The Babylonians were polytheists who were heavily influenced by Sumerian culture, creating a complex pantheon of gods, demons, and others. Many Babylonian myths were designed to tie into this pantheon in some way, describing the way in which the gods made the world, and providing explanations for the events of life on Earth. Some of these legends and myths have become quite famous in their own right. For example, The Epic of Gilgamesh, which describes the doings of some of the gods, is a notable piece of Mesopotamian literature.
As with most pantheons, the Babylonian gods were headed by two gods, in this case Apsu and Tiamat. All of the Babylonian gods are descended from this original pair, with an interesting twist. According to legend, these Babylonian gods did a poor job of looking after their children, leading to a revolt which ended when Ea slew Apsu while Tiamat did nothing.
Allegedly, each succeeding generation of Babylonian gods was superior to the last, culminating in Marduk, the god of wisdom, who became the eventual ruler of the gods. Babylonians celebrated the annual death and rebirth of Marduk each year as part of their religious faith. Marduk also ultimately overcame the forces of Tiamat when she was finally stirred to action, and in conquering Tiamat and her forces, led by the god Kingu, Marduk made the world, along with people to live in it.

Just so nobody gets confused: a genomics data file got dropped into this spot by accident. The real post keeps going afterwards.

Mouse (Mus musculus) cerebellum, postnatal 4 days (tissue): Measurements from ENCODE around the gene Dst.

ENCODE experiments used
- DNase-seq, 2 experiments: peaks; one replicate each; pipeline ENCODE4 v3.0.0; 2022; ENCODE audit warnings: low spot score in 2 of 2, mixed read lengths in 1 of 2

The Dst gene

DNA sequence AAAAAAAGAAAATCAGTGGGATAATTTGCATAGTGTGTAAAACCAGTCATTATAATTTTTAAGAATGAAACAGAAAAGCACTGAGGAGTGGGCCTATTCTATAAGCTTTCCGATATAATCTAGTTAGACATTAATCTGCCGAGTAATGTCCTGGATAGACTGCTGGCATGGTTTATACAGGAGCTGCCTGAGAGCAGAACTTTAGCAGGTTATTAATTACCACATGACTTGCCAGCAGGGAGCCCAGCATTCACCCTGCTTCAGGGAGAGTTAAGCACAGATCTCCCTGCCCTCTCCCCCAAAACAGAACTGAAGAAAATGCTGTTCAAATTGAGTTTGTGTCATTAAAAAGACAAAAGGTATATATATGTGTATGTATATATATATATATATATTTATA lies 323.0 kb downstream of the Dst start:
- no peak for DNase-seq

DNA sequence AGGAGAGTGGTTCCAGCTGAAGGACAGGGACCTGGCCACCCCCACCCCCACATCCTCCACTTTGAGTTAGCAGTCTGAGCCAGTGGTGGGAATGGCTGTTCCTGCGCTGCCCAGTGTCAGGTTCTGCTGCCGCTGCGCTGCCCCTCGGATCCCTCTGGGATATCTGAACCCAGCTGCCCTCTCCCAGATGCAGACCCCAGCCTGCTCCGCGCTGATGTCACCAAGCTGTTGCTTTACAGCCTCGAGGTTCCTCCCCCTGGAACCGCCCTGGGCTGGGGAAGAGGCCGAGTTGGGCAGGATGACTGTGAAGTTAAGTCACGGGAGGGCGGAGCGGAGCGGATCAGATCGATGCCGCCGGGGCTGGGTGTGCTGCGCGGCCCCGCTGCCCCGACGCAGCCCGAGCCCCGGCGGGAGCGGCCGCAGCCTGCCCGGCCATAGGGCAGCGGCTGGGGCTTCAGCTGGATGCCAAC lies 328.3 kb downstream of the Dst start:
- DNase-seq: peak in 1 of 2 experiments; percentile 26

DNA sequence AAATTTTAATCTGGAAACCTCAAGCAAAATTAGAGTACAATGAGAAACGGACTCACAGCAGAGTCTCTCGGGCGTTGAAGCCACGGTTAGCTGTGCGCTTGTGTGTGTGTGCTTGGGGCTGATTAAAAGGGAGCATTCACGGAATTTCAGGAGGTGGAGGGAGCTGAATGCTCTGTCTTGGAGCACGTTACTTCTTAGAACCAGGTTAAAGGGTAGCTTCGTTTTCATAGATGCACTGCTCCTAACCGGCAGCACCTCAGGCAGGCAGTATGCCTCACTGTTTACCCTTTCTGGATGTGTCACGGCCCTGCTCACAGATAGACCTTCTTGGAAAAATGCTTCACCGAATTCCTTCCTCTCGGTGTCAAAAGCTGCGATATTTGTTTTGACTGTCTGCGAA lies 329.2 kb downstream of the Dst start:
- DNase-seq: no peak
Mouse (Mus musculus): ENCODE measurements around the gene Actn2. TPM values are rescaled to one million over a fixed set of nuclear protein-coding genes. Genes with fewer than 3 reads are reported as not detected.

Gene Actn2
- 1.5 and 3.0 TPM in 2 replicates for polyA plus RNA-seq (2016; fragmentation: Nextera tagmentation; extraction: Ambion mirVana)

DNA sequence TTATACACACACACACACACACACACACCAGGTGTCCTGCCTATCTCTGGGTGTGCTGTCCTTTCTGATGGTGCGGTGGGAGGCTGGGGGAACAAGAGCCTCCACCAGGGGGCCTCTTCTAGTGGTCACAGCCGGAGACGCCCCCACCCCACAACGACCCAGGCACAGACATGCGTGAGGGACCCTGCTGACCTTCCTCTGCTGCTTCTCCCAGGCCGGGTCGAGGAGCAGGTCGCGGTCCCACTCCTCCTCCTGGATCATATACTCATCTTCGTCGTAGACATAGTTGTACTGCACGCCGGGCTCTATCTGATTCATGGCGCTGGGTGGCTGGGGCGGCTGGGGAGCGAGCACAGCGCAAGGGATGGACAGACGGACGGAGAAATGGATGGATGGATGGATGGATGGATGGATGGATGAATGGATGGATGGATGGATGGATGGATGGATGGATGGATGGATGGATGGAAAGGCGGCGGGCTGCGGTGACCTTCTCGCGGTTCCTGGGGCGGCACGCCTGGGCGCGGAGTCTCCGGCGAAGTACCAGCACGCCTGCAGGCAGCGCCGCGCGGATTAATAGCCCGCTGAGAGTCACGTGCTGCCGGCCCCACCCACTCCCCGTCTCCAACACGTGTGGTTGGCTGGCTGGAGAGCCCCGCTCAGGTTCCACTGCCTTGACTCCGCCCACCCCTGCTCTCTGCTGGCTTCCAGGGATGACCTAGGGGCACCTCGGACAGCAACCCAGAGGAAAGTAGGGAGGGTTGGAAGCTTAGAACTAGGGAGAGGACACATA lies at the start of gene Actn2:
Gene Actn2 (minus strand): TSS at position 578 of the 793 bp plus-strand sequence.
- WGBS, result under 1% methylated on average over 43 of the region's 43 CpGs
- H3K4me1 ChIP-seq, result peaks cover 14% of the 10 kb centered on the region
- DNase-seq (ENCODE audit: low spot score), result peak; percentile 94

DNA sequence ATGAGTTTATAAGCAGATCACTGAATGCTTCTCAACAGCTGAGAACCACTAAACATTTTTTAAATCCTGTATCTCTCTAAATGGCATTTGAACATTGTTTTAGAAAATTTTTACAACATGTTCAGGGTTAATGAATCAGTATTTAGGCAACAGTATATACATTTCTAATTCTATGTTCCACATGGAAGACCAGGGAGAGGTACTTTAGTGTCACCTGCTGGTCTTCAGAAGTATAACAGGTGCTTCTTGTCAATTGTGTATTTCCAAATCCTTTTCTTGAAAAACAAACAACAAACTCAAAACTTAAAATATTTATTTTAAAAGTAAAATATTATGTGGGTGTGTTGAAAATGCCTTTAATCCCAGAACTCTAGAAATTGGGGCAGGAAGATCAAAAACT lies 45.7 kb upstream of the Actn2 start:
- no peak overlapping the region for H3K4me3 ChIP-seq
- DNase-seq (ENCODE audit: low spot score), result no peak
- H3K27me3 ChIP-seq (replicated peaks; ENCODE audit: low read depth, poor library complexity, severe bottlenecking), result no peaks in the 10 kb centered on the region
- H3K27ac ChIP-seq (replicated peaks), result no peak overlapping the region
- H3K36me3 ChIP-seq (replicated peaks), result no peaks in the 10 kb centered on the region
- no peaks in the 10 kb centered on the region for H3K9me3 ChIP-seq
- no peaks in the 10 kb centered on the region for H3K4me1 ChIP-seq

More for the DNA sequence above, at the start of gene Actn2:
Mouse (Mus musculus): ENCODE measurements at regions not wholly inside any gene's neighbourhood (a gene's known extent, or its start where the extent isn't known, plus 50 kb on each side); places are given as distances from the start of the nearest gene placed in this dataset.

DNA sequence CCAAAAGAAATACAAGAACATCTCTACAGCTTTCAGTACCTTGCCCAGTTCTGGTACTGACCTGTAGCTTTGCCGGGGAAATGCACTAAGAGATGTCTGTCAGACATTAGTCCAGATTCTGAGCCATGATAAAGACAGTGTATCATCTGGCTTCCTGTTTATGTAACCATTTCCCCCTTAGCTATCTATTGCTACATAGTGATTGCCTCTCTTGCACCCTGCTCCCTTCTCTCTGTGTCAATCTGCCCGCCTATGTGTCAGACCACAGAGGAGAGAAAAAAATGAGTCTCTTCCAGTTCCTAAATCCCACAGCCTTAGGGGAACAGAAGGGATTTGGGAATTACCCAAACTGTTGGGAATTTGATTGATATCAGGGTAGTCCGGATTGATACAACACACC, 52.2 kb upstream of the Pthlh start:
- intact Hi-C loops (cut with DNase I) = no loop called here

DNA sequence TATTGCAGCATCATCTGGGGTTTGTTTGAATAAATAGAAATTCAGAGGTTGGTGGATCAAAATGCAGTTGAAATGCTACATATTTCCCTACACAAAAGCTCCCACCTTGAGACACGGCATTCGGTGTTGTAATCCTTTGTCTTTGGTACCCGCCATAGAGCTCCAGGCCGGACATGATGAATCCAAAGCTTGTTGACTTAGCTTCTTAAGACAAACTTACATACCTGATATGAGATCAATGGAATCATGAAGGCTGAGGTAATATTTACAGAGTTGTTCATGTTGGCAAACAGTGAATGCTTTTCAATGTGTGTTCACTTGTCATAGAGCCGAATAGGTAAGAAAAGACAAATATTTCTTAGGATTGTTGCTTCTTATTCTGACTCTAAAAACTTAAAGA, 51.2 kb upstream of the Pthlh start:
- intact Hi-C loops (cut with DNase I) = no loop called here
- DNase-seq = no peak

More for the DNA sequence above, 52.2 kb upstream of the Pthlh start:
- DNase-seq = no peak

To name all of the Babylonian gods and their complex relationships would require much more space, but some of the gods are particularly notable or interesting. Sin, for example, is the moon god, and the father of Shamash, the god of the poor and travelers. Nintu and Anu are both creating gods, with the ability to make things such as the winds, while Kingu's blood was used to make mankind. Damkina is the Babylonian earth mother, wife of Ea, another god of wisdom who also oversaw the arts. Mummu was another god who became renowned as a craftsman.
The god of air was Enlil, and he also looked after the weather. Ishtar, the goddess of both love and war, became famous for venturing to the underworld to get her lover back, mirroring a number of other myths from around the Mediterranean in which someone makes the sacrifice of entering the underworld to redeem someone else's life. It is also intriguing to note that while love and war seem antithetical in many modern eyes, Ishtar was far from being the only goddess of love and war in the Mediterranean, suggesting that early civilizations in this area recognized the intense emotions which could accompany both experiences.